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The precise, unerring, delicately emphatic characterizations for which The Canterbury Tales is so famous are no more extraordinary than Chaucer’s utter mastery of English rhythms and his effortless versification. Ranging from animal fables to miniature epics of courtly love and savagely hilarious comedies of sexual comeuppance, these stories told by pilgrims on the way to the shrine of Thomas à Becket in Canterbury reveal a teeming, vital fourteenth-century English society on the verge of its Renaissance.
Review: On a spring day in April--sometime in the waning years of the 14th century--29 travelers set out for Canterbury on a pilgrimage to the shrine of Saint Thomas Beckett. Among them is a knight, a monk, a prioress, a plowman, a miller, a merchant, a clerk, and an oft-widowed wife from Bath. Travel is arduous and wearing; to maintain their spirits, this band of pilgrims entertains each other with a series of tall tales that span the spectrum of literary genres. Five hundred years later, people are still reading Geoffrey Chaucer's Canterbury Tales. If you haven't yet made the acquaintance of the Franklin, the Pardoner, or the Squire because you never learned Middle English, take heart: this edition of the Tales has been translated into modern idiom.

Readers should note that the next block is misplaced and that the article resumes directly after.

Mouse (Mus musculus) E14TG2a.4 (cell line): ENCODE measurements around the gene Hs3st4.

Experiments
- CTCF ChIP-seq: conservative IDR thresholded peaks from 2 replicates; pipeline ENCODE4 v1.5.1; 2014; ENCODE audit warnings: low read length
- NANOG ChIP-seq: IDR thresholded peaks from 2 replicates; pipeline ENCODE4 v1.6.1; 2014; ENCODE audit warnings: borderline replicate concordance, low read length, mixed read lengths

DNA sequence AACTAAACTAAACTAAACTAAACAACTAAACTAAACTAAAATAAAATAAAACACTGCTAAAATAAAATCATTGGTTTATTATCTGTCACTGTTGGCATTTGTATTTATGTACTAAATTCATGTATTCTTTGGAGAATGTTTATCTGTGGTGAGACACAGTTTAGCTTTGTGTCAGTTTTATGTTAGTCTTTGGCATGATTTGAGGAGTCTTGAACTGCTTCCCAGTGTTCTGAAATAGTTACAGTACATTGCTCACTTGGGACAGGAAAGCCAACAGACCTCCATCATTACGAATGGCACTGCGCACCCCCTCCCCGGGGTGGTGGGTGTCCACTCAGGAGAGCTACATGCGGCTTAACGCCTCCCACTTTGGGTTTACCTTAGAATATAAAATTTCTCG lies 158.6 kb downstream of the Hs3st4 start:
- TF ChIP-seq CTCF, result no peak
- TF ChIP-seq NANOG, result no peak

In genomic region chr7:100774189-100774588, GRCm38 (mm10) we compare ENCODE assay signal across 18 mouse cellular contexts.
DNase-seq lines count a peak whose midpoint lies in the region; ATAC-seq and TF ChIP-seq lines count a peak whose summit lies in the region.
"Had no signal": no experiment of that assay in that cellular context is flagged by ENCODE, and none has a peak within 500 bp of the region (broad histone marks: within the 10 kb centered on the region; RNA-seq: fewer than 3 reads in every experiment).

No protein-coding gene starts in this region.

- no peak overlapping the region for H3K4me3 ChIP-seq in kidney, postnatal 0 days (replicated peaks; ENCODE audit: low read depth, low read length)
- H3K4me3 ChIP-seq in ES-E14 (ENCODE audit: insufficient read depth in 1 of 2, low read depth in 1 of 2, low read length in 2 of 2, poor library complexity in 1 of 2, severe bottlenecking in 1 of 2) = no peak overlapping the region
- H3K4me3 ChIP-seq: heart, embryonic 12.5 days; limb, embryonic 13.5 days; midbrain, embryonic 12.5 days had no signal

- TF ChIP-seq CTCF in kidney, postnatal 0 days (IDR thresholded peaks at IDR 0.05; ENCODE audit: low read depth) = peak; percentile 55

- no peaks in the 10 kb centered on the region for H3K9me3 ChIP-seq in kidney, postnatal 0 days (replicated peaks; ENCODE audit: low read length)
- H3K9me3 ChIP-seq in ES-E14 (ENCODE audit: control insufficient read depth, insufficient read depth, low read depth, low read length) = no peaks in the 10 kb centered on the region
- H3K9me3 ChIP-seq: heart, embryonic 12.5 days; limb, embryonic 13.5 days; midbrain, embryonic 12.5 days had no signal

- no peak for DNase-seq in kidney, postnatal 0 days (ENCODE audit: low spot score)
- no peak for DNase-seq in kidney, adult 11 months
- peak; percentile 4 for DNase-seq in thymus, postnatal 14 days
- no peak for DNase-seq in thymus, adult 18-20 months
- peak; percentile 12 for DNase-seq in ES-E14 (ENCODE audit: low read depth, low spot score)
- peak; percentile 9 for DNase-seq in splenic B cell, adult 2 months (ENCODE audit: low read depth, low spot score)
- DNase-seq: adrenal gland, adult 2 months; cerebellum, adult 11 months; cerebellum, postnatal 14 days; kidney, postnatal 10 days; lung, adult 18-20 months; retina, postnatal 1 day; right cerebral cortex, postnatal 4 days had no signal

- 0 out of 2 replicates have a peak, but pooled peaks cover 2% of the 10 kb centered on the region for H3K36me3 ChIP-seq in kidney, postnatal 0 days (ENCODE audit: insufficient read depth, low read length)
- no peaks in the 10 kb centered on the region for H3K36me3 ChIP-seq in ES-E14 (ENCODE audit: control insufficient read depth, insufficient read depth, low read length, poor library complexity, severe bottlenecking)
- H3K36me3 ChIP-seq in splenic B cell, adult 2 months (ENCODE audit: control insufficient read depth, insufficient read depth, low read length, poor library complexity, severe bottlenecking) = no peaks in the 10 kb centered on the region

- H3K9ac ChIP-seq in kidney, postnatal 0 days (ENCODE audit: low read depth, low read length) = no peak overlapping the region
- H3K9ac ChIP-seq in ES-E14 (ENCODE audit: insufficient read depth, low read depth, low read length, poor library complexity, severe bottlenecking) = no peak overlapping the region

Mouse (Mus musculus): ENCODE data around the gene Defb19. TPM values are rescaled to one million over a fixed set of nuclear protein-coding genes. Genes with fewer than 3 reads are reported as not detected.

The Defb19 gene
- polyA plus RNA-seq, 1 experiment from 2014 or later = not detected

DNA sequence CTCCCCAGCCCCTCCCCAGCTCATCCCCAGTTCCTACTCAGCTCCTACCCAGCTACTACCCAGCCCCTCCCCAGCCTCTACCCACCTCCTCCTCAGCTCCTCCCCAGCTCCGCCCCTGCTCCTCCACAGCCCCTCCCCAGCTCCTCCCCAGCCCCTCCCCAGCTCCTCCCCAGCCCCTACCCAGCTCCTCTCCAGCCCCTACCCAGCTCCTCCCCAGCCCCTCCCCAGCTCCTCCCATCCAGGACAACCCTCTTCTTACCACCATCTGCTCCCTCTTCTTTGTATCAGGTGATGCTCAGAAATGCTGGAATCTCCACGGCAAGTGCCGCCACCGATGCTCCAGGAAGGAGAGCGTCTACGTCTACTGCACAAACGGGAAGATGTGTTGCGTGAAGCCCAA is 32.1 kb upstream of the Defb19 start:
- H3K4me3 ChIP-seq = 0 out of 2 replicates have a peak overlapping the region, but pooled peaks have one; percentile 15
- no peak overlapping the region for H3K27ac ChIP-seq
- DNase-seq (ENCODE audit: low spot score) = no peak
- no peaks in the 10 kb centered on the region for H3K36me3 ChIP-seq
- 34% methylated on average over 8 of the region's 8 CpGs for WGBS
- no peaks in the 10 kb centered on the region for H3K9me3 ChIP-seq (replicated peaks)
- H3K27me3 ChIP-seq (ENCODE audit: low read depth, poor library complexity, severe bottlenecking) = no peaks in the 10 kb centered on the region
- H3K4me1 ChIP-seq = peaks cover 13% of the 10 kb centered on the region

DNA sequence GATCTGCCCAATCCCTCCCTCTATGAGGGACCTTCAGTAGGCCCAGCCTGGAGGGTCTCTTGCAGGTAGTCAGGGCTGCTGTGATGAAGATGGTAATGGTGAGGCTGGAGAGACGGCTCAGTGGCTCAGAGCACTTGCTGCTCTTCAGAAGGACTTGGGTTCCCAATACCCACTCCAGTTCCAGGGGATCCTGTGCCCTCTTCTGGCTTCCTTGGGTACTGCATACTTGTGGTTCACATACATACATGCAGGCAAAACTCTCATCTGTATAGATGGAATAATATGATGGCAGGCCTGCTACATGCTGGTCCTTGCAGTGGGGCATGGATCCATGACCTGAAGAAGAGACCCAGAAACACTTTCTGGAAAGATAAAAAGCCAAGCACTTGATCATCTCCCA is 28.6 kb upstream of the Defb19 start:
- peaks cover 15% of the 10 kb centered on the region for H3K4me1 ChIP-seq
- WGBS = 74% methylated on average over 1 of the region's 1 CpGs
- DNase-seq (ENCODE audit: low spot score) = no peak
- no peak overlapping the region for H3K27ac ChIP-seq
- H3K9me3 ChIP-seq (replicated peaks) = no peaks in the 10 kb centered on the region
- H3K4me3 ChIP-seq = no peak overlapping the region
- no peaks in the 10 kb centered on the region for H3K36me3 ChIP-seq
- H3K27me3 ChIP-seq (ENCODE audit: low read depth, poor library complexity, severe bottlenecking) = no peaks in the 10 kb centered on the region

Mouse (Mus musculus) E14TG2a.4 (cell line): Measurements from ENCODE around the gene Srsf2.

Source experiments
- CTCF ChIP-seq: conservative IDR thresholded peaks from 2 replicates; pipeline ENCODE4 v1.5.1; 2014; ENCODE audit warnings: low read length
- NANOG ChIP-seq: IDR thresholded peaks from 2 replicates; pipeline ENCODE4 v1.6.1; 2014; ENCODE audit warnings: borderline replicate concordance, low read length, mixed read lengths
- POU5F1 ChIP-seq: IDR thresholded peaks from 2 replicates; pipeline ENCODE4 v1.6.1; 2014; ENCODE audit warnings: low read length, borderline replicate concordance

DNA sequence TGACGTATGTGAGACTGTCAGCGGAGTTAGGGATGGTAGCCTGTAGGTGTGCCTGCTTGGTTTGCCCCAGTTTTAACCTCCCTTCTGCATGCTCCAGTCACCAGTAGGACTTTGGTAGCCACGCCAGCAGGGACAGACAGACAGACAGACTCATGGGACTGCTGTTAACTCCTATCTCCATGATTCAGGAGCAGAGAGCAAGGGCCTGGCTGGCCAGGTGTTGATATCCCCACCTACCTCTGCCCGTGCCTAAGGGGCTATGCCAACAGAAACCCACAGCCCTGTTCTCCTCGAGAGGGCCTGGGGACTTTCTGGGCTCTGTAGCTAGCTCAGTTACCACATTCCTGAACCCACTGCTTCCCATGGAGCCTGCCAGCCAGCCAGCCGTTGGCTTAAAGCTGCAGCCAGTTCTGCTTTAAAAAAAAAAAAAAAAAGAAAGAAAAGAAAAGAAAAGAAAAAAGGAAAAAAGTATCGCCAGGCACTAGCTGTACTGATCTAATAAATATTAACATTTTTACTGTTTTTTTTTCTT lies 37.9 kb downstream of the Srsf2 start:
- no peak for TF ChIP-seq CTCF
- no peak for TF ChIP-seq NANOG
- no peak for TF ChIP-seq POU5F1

From the heroic romance of "The Knight's Tale" to the low farce embodied in the stories of the Miller, the Reeve, and the Merchant, Chaucer treated such universal subjects as love, sex, and death in poetry that is simultaneously witty, insightful, and poignant. The Canterbury Tales is a grand tour of 14th-century English mores and morals--one that modern-day readers will enjoy.
Book Condition: Used
Book Description BBC Audiobooks America, 2008. Audio CD. Book Condition: New. book. Bookseller Inventory # M1602834857